Alumni Spotlight: Lauren Weigel ’08 ’09
Lauren Weigel is currently the Vice President and General Manager of Direct-to-Consumer business at Broan-NuTone, a company that designs and distributes residential ventilation products that enhance indoor air quality.
A graduate of Auburn’s School of Industrial and Graphic Design (SIGD), Weigel has 15 years of industry experience, including the last seven years at Broan-NuTone.
Weigel earned a bachelor’s degree from SIGD in 2008 and stayed on to earn a Master of Industrial Design in 2009. She started at Broan-NuTone working with household ventilation products as a Global Category Manager and then a Global Category Director. She was soon promoted to Senior Director of Product Management for North America and was named a Vice President and General Manager in 2022. Weigel attributes her career trajectory to her ability to define priorities and to relentlessly pursue goals. “To do this effectively, I have found that it is critical to put people first, ensuring challenges and opportunities are clear and the team are active participants in designing a winning strategy,” she stated. She says that the ability to be flexible and adaptable to changes in the industry is important, but she also attributes her career success to her superiors and colleagues. “I have been lucky to have had the opportunity to learn from exceptional leaders that have trusted me to lead and serve,” she stated. “This network of mentors, sponsors, allies and coaches has helped me grow as a leader.”
Before she started her career in industry, Weigel worked in academia, including a year of teaching at SIGD as an Assistant Professor. “It was an incredible honor and privilege to teach graduate and undergraduate students in one of the top industrial design programs in the U.S.,” she stated. One of her most important takeaways from that experience was students’ curiosity and willingness to ask questions in the classroom atmosphere. She tries to create that same environment with the teams she leads because it encourages them to think outside of the box. “People do their best work when they feel safe to share their ideas and ask questions openly,” she stated. “I try to emulate the openness with my teams and cultivate the curiosity that sparked the innovation that one experiences in the design studio.”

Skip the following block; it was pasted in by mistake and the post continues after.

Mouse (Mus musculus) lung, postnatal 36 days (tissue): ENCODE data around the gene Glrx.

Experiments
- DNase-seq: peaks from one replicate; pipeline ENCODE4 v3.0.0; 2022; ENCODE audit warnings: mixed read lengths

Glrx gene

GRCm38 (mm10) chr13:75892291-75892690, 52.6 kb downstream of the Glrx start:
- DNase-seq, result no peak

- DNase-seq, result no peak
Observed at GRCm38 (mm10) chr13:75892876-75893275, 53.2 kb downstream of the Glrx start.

As her career has progressed, Weigel has found herself facing more responsibilities and greater demands from inside and outside the company, but she continues to depend on the solid design foundation that she first built in SIGD to guide her. “The industrial design process teaches us to understand and empathize with the user and the importance of including many different perspectives when scoping a problem and seeking solutions. This is an approach that I continue to apply to many problems within the business,” she stated. She feels that Auburn’s user-centered design approach in combination with a focus on practical product development was crucial in shaping the first few years of her career. She especially appreciated industry-sponsored studios that allow students to understand the importance of working with different functions within a business and delivering a solution that creates value.
Weigel advises students to gain a wide range of experiences in college so they are prepared for the challenges they’ll face in a business environment. “Participate in as many industry-sponsored studios as possible and learn as much as you can about the role of the industrial designer within the business environment and how you add value. Go to job fairs and talk to companies, interview as often as you can and try to get an internship before you graduate.”